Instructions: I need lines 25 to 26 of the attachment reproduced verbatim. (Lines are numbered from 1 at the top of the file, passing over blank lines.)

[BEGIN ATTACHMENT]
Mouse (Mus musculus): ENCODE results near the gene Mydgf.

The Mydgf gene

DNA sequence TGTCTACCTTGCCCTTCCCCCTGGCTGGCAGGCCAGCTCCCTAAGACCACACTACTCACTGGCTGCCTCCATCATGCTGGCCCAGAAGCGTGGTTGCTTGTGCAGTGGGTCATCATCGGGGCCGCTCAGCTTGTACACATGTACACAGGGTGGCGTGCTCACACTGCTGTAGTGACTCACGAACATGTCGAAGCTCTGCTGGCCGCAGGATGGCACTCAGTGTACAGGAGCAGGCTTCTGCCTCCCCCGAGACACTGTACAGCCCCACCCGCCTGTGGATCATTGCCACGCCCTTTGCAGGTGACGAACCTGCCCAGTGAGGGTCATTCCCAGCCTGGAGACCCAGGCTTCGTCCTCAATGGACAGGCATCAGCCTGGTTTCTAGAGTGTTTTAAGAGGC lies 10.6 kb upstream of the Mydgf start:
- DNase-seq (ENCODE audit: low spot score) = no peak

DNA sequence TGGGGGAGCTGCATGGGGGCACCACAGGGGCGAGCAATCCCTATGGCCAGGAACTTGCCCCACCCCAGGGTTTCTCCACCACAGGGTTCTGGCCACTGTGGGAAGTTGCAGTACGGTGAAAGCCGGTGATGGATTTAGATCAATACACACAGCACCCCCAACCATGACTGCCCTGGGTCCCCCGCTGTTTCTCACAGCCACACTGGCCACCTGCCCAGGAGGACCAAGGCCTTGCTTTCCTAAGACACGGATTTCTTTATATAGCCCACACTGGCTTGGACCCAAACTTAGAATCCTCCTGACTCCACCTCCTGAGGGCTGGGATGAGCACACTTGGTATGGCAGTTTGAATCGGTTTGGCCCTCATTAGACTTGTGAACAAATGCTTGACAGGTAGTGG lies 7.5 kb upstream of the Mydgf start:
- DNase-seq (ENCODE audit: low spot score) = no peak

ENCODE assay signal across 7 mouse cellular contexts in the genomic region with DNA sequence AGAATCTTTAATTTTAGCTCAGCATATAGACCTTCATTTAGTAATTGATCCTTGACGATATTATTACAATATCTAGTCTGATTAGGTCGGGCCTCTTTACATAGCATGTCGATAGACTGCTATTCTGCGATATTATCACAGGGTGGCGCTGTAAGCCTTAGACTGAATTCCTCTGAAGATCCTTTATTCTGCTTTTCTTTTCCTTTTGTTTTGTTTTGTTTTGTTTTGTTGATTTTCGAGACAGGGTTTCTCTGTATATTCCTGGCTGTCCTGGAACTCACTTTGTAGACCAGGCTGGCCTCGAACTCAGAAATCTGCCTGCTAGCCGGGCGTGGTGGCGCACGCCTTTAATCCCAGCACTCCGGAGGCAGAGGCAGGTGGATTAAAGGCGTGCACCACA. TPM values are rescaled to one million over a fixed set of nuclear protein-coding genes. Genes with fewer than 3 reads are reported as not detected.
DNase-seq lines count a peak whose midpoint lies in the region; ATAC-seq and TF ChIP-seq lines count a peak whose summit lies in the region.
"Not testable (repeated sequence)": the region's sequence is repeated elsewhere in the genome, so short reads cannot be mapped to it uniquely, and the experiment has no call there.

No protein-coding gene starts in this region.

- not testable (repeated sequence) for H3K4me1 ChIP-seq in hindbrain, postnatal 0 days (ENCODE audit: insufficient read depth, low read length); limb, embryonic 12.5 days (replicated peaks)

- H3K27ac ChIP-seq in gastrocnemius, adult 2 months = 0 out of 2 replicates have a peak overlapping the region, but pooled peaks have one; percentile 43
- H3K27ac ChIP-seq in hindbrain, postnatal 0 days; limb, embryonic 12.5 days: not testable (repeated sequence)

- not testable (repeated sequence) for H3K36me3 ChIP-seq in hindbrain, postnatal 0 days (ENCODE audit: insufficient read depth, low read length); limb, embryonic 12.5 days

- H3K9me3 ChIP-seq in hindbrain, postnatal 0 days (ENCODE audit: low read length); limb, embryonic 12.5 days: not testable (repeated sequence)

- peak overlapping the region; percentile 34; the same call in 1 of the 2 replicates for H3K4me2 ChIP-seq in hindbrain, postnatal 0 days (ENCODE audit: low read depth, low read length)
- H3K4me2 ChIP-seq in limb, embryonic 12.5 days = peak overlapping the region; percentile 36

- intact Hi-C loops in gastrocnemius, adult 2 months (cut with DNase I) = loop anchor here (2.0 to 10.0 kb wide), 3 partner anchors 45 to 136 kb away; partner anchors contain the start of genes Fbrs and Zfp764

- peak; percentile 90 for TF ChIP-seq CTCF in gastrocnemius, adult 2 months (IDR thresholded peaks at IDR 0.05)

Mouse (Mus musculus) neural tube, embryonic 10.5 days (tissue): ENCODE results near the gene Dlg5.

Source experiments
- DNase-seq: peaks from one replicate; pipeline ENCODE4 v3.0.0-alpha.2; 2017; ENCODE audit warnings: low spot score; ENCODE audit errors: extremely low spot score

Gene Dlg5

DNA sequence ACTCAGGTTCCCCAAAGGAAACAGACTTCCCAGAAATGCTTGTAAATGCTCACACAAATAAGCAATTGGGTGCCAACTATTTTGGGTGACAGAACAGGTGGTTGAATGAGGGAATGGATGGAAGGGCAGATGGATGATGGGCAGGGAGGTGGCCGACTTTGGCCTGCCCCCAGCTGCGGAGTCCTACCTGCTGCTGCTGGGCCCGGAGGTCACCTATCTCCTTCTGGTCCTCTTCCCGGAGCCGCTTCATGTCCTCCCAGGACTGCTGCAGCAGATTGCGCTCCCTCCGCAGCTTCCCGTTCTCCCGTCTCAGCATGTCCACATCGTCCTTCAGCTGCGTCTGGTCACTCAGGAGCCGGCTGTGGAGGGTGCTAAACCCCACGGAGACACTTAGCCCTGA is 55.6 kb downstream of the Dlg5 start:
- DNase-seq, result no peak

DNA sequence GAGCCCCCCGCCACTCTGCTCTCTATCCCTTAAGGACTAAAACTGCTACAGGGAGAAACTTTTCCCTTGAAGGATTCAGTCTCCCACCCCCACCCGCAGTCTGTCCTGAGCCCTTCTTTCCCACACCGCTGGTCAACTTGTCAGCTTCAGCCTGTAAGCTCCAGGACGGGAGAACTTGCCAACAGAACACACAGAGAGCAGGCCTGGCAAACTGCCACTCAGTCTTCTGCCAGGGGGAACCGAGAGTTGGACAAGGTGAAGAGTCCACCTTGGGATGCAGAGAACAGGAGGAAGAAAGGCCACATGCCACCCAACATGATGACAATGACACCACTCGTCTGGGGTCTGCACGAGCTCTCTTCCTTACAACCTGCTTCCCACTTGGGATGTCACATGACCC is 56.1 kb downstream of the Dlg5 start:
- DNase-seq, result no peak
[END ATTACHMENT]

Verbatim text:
- DNase-seq, result no peak

DNA sequence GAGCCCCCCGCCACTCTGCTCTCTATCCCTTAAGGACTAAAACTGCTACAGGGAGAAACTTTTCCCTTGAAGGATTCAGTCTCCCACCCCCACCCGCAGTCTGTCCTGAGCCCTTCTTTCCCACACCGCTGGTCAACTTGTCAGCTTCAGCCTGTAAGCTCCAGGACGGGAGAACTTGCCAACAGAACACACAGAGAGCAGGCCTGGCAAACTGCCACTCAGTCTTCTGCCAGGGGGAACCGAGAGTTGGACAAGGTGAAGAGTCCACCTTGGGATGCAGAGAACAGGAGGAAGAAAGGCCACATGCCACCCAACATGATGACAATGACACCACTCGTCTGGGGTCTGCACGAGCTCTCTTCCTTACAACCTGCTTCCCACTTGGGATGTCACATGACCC is 56.1 kb downstream of the Dlg5 start: